Lifestyle: Spotlights

Haute Spot

By Dawn Watson - October 13, 2017 - 0 Comments

Believe it or not, smart homes have been around since the late 1800s.

The technology has changed drastically, of course, but finding new and better ways to implement energy-efficiency in the home has been an important consumer driver since the invention of the water heater in 1889. It didn’t take long after that for other labor-saving devices, such as the washing machine, refrigerator and clothes dryer, to come to market. Within a few decades, those machines moved from being modern marvels to standard fare in the American home.

Modern home automation technology might be leaps and bounds beyond that of a century ago, but the general principles behind it are still more or less the same: it’s all about saving time and energy. And here in the Hamptons luxury market, new homes that embrace green building platforms are among the very most desired.

Though the hautest spots in a green home aren’t necessarily the most picturesque—think geothermal heat, solar energy and hyper-efficient mechanical systems—they are the most in demand in new home construction. And no matter the budget, these energy- and money-saving devices are among the most sought-after amenities being built into new Hamptons homes.

It’s not surprising at all that anything that helps to minimize the environmental impact is a winner when it comes to luxe living in the Hamptons, says Kristen Farrell, vice president of Bridgehampton-based Farrell Building Company. Her company has been doing it for the past two decades, she reports, adding that the buzzwords for the eponymous family-owned business are “sustainable luxury” and “sleek architecture and conscious living.”  That means building homes that minimize the use of water, raw materials and energy, and utilizing recycled or renewable materials.

“As a homeowner, living in a sustainable home means you’re embracing the concept of conscious living,” adds Ms. Farrell. “Your footprint is Mother Nature approved, and you’re both environmentally and financially aware.”

Reducing impact has moved to the mainstream, at least here on the East End, according to Mary Giaquinto, chairwoman of East Hampton-based Plum Builders. The demand for green living is coming from both the consumer and the powers that be here in the Hamptons.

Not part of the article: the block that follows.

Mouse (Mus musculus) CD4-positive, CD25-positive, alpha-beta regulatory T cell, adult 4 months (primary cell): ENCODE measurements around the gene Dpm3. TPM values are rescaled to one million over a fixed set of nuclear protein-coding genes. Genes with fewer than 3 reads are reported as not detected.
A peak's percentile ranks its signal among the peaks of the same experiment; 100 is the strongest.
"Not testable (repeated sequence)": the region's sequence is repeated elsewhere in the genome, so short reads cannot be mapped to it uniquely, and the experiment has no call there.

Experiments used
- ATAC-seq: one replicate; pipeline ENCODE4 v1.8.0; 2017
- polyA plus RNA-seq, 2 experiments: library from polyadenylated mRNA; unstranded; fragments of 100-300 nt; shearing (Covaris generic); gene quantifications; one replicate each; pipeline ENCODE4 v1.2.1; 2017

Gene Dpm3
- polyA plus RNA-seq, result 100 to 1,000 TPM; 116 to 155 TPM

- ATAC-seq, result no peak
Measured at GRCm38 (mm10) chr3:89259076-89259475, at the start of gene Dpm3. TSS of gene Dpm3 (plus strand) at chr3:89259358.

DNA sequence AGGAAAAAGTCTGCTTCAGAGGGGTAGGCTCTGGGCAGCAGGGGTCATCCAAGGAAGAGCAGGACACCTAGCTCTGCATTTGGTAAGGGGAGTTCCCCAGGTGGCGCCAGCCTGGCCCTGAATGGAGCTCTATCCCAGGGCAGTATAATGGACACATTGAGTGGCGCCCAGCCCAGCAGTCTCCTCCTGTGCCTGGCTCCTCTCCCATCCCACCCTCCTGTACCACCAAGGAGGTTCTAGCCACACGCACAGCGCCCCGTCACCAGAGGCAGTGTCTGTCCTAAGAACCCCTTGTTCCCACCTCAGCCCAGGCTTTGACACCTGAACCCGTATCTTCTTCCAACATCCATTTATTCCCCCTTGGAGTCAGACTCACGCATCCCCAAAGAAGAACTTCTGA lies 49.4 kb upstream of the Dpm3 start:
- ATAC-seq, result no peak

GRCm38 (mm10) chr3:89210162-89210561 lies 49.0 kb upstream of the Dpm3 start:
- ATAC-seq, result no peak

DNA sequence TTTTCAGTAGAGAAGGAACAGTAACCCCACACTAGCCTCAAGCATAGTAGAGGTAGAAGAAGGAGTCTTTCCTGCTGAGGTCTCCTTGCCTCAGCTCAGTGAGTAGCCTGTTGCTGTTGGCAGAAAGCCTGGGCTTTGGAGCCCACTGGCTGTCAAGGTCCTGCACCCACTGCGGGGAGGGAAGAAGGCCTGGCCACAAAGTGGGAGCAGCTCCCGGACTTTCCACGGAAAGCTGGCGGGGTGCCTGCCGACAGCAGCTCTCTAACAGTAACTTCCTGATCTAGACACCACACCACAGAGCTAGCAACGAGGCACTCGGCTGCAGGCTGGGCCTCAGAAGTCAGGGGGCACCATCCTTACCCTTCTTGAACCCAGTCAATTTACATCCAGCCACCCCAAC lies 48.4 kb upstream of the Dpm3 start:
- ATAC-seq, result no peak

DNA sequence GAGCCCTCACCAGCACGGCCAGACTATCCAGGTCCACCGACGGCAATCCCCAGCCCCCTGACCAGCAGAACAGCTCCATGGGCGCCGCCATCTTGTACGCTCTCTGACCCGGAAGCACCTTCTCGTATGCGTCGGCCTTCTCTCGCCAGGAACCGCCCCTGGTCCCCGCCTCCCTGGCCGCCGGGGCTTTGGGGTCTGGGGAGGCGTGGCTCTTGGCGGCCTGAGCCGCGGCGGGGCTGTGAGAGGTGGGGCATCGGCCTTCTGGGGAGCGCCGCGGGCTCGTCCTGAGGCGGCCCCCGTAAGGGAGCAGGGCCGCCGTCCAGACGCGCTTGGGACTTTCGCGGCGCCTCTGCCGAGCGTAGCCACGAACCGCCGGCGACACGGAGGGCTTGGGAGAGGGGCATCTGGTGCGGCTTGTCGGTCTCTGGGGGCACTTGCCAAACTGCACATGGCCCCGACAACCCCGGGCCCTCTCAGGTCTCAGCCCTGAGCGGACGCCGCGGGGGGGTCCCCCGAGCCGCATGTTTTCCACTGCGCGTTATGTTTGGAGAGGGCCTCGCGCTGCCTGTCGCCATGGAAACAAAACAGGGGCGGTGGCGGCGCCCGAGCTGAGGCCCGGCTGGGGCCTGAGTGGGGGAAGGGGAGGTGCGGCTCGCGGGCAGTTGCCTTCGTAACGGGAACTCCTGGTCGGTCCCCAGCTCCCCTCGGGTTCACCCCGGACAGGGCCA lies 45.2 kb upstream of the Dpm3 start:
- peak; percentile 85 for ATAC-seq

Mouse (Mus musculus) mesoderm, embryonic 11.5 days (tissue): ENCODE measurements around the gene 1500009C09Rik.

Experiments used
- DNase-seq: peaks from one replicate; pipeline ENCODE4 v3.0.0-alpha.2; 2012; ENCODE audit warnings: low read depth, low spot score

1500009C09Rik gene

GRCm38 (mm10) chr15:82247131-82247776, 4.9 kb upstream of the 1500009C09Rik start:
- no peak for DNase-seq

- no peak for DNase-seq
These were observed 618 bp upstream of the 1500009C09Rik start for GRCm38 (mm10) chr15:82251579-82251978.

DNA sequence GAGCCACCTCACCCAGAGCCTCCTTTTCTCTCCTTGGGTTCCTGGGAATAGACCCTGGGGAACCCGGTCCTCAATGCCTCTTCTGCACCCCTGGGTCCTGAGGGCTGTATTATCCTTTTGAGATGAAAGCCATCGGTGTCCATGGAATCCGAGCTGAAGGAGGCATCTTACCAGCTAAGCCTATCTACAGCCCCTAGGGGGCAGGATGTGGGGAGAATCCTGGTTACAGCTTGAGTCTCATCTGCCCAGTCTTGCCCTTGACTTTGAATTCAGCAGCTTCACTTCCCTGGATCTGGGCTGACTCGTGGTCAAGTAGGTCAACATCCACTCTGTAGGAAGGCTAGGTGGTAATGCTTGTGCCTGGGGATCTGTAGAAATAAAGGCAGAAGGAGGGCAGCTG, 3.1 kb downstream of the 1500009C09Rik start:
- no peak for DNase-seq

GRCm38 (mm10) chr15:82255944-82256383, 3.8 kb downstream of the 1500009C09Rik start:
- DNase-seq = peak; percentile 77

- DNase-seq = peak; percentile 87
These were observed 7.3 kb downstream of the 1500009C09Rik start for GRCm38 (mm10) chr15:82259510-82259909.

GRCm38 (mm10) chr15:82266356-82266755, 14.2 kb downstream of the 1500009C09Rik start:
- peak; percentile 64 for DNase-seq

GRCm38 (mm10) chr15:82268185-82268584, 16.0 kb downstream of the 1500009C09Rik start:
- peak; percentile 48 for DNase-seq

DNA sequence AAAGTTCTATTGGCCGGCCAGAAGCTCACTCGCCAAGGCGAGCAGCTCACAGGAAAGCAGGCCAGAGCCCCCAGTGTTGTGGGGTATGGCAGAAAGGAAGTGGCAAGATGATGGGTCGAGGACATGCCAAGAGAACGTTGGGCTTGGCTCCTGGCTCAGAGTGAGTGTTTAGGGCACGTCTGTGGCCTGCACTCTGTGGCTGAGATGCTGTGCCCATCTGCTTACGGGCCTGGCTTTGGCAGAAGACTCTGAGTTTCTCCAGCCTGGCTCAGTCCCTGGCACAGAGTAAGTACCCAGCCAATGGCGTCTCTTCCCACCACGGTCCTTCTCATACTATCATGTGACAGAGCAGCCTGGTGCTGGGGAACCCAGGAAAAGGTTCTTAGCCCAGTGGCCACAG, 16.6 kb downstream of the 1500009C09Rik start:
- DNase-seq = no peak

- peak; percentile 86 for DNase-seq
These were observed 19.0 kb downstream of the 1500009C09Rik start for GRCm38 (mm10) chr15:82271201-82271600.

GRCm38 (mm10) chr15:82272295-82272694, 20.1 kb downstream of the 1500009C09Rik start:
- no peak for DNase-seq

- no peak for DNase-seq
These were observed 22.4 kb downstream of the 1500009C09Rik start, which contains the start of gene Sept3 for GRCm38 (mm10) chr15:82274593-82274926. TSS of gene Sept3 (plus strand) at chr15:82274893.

“The East End towns are committed to better use of our natural resources through energy efficiency,” she says, adding that both East Hampton and Southampton have written new energy guidelines into the Town building codes.

Saving resources, and money, is the name of the game, she says. Some of the most in-demand green products she’s seen being implemented include solar panels, which have grown from unwieldy and cumbersome to aesthetically pleasing and less intrusive, as well as energy-efficient heating systems.

Max Breskin, owner of Hamptons- and Manhattan-based Breskin Development, agrees. Reducing energy consumption is paramount, he says. And it’s now de rigueur for new homes to have not just technology that better harnesses energy, but also smart climate control systems in place that allow users to better manage their heating and cooling in order to cut energy consumption significantly.

And since technology seems to travel at the speed of light, it’s no surprise that there’s another major shift about to happen in our homes in the very near future, say the experts. Coming down the pike, energy storage will be the next big thing in residential construction and renovation, says Breskin.

Similar to how Elon Musk changed the landscape for automobiles with his no-fuel-needed Tesla cars, more and more residential construction will be built without the need to be fossil fuel dependent. Instead, the incorporation of lithium batteries will soon be the newest frontier for ultra-high-end automated homes.

“Incorporating electric charging stations into the design allows homeowners to generate power for their homes and store excess energy during off-peak hours,” Breskin says. “The next step in ‘living off the grid’ will be the advancement of energy storage.”

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